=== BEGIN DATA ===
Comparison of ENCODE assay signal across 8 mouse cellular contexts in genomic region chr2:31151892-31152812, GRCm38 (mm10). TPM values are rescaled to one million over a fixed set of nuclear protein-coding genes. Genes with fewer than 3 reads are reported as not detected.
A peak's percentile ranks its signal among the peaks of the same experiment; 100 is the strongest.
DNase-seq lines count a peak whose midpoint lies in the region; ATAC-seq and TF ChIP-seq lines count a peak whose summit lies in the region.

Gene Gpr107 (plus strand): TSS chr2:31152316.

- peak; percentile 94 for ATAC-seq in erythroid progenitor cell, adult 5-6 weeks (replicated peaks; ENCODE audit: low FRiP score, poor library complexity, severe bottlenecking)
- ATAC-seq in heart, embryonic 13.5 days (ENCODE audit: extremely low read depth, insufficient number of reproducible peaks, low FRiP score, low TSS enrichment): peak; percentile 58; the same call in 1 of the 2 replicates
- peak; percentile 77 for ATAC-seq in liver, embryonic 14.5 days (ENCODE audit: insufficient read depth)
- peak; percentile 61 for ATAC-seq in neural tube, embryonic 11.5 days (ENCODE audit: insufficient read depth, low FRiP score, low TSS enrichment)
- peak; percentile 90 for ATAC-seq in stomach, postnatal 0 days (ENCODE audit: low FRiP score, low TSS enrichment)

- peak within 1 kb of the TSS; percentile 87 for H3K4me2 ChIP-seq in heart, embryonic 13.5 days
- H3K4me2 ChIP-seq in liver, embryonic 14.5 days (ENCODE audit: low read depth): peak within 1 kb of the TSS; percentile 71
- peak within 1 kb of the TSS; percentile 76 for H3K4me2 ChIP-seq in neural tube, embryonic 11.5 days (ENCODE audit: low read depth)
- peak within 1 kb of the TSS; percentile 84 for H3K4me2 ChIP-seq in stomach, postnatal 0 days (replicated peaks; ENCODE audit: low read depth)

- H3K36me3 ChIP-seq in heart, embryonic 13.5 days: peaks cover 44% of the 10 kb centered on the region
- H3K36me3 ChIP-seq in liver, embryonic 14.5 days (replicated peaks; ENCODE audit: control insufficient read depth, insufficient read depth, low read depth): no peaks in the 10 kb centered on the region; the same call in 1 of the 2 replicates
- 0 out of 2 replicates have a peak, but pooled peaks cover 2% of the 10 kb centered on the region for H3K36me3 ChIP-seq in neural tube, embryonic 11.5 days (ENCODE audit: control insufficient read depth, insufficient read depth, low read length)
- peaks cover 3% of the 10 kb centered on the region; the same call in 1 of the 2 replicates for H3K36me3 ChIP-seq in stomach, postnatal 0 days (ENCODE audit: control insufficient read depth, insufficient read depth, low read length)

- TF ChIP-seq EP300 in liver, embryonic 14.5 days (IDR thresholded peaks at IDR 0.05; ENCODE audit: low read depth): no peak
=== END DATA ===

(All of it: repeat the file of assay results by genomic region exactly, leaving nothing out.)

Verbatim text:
Comparison of ENCODE assay signal across 8 mouse cellular contexts in genomic region chr2:31151892-31152812, GRCm38 (mm10). TPM values are rescaled to one million over a fixed set of nuclear protein-coding genes. Genes with fewer than 3 reads are reported as not detected.
A peak's percentile ranks its signal among the peaks of the same experiment; 100 is the strongest.
DNase-seq lines count a peak whose midpoint lies in the region; ATAC-seq and TF ChIP-seq lines count a peak whose summit lies in the region.

Gene Gpr107 (plus strand): TSS chr2:31152316.

- peak; percentile 94 for ATAC-seq in erythroid progenitor cell, adult 5-6 weeks (replicated peaks; ENCODE audit: low FRiP score, poor library complexity, severe bottlenecking)
- ATAC-seq in heart, embryonic 13.5 days (ENCODE audit: extremely low read depth, insufficient number of reproducible peaks, low FRiP score, low TSS enrichment): peak; percentile 58; the same call in 1 of the 2 replicates
- peak; percentile 77 for ATAC-seq in liver, embryonic 14.5 days (ENCODE audit: insufficient read depth)
- peak; percentile 61 for ATAC-seq in neural tube, embryonic 11.5 days (ENCODE audit: insufficient read depth, low FRiP score, low TSS enrichment)
- peak; percentile 90 for ATAC-seq in stomach, postnatal 0 days (ENCODE audit: low FRiP score, low TSS enrichment)

- peak within 1 kb of the TSS; percentile 87 for H3K4me2 ChIP-seq in heart, embryonic 13.5 days
- H3K4me2 ChIP-seq in liver, embryonic 14.5 days (ENCODE audit: low read depth): peak within 1 kb of the TSS; percentile 71
- peak within 1 kb of the TSS; percentile 76 for H3K4me2 ChIP-seq in neural tube, embryonic 11.5 days (ENCODE audit: low read depth)
- peak within 1 kb of the TSS; percentile 84 for H3K4me2 ChIP-seq in stomach, postnatal 0 days (replicated peaks; ENCODE audit: low read depth)

- H3K36me3 ChIP-seq in heart, embryonic 13.5 days: peaks cover 44% of the 10 kb centered on the region
- H3K36me3 ChIP-seq in liver, embryonic 14.5 days (replicated peaks; ENCODE audit: control insufficient read depth, insufficient read depth, low read depth): no peaks in the 10 kb centered on the region; the same call in 1 of the 2 replicates
- 0 out of 2 replicates have a peak, but pooled peaks cover 2% of the 10 kb centered on the region for H3K36me3 ChIP-seq in neural tube, embryonic 11.5 days (ENCODE audit: control insufficient read depth, insufficient read depth, low read length)
- peaks cover 3% of the 10 kb centered on the region; the same call in 1 of the 2 replicates for H3K36me3 ChIP-seq in stomach, postnatal 0 days (ENCODE audit: control insufficient read depth, insufficient read depth, low read length)

- TF ChIP-seq EP300 in liver, embryonic 14.5 days (IDR thresholded peaks at IDR 0.05; ENCODE audit: low read depth): no peak